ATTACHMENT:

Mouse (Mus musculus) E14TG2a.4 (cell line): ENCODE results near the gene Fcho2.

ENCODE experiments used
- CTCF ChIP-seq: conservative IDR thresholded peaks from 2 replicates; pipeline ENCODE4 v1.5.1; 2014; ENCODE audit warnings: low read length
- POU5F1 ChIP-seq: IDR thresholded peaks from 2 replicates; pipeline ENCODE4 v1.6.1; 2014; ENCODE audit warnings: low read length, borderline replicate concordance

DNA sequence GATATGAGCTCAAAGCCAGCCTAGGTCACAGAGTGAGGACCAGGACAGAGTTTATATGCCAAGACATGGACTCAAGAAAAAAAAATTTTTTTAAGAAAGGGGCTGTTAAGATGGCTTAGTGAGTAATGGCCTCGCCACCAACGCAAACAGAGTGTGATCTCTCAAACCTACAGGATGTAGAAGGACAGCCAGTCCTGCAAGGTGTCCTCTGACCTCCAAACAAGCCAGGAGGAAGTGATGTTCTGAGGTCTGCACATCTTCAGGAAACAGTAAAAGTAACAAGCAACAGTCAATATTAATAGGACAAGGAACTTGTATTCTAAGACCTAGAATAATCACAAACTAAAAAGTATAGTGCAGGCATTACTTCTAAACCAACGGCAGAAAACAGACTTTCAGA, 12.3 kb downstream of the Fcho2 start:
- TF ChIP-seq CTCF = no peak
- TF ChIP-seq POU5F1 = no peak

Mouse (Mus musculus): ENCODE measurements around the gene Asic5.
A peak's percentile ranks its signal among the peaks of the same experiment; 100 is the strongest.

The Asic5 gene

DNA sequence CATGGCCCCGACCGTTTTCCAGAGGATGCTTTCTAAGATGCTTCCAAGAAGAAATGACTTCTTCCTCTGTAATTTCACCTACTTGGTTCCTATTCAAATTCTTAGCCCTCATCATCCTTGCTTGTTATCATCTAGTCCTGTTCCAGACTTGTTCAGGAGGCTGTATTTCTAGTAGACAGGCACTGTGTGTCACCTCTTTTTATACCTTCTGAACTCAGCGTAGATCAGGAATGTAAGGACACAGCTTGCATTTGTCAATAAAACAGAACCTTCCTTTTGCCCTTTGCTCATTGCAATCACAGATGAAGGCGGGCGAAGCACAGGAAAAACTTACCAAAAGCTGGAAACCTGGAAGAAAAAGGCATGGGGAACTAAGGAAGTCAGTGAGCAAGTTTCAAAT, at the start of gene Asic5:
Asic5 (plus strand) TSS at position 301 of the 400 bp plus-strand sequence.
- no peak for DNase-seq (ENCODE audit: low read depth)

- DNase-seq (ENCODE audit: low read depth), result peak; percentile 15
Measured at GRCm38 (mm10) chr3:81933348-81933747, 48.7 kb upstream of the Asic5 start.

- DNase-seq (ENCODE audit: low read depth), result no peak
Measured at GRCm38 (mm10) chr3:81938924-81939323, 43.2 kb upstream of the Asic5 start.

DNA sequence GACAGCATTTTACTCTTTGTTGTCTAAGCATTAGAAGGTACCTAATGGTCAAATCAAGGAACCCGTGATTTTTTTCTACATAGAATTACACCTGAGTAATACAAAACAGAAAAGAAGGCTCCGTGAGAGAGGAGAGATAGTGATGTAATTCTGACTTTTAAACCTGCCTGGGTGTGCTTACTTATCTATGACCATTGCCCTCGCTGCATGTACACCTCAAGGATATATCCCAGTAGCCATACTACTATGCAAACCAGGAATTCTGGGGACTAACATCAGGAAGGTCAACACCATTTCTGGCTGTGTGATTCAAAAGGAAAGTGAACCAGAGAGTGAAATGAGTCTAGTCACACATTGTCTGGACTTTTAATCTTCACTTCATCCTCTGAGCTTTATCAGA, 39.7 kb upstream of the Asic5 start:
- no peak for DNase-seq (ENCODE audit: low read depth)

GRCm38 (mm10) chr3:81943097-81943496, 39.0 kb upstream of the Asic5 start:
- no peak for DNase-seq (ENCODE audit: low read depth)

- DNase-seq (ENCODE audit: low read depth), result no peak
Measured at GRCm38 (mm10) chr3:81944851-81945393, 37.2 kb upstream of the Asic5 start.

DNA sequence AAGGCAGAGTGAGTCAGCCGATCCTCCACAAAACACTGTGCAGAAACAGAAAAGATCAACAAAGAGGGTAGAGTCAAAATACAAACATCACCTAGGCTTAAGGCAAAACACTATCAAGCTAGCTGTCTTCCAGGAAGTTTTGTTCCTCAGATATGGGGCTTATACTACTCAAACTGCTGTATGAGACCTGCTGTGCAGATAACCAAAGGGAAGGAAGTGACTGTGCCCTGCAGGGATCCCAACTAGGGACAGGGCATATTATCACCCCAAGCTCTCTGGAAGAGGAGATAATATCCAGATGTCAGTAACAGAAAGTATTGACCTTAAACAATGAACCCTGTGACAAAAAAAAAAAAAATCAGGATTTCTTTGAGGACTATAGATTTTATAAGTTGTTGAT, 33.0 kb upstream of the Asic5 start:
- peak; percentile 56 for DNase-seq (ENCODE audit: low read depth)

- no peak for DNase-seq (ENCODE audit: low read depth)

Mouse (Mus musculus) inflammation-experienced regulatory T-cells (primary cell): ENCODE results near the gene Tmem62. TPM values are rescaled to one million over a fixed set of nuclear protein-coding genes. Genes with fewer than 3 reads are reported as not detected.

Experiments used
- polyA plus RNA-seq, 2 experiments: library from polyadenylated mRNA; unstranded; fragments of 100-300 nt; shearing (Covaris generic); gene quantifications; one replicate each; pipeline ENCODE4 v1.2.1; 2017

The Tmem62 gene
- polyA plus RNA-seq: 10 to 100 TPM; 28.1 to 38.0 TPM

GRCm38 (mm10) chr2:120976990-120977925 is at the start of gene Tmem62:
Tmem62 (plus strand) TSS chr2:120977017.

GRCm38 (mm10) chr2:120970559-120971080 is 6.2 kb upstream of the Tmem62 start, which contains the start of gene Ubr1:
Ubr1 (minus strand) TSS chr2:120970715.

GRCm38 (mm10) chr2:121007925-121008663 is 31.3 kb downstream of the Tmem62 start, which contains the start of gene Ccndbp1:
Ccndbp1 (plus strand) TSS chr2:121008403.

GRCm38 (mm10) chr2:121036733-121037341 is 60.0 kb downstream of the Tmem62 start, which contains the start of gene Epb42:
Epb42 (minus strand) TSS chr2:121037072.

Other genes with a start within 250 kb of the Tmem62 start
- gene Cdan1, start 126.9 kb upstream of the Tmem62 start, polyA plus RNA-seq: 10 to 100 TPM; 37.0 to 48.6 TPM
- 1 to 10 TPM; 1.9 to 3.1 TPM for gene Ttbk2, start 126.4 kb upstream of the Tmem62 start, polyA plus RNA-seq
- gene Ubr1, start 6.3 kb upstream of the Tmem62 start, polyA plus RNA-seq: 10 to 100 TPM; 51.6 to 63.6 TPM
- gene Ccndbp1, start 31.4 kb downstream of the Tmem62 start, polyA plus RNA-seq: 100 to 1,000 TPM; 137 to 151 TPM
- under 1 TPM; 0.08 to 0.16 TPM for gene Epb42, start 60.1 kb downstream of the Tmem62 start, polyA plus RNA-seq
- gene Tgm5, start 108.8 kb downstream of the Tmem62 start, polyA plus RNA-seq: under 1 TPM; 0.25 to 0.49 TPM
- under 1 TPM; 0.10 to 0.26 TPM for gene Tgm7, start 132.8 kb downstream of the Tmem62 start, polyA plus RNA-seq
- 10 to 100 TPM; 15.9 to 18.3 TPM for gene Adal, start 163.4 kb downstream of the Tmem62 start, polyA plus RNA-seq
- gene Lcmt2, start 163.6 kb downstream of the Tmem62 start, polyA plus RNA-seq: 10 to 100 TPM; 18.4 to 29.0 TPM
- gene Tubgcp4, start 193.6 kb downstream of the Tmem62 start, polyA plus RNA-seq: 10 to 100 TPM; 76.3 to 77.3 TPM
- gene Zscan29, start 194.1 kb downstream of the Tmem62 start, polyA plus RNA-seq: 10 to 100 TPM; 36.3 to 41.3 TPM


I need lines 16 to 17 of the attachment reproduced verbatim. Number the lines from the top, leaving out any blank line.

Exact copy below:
- DNase-seq (ENCODE audit: low read depth), result no peak
Measured at GRCm38 (mm10) chr3:81938924-81939323, 43.2 kb upstream of the Asic5 start.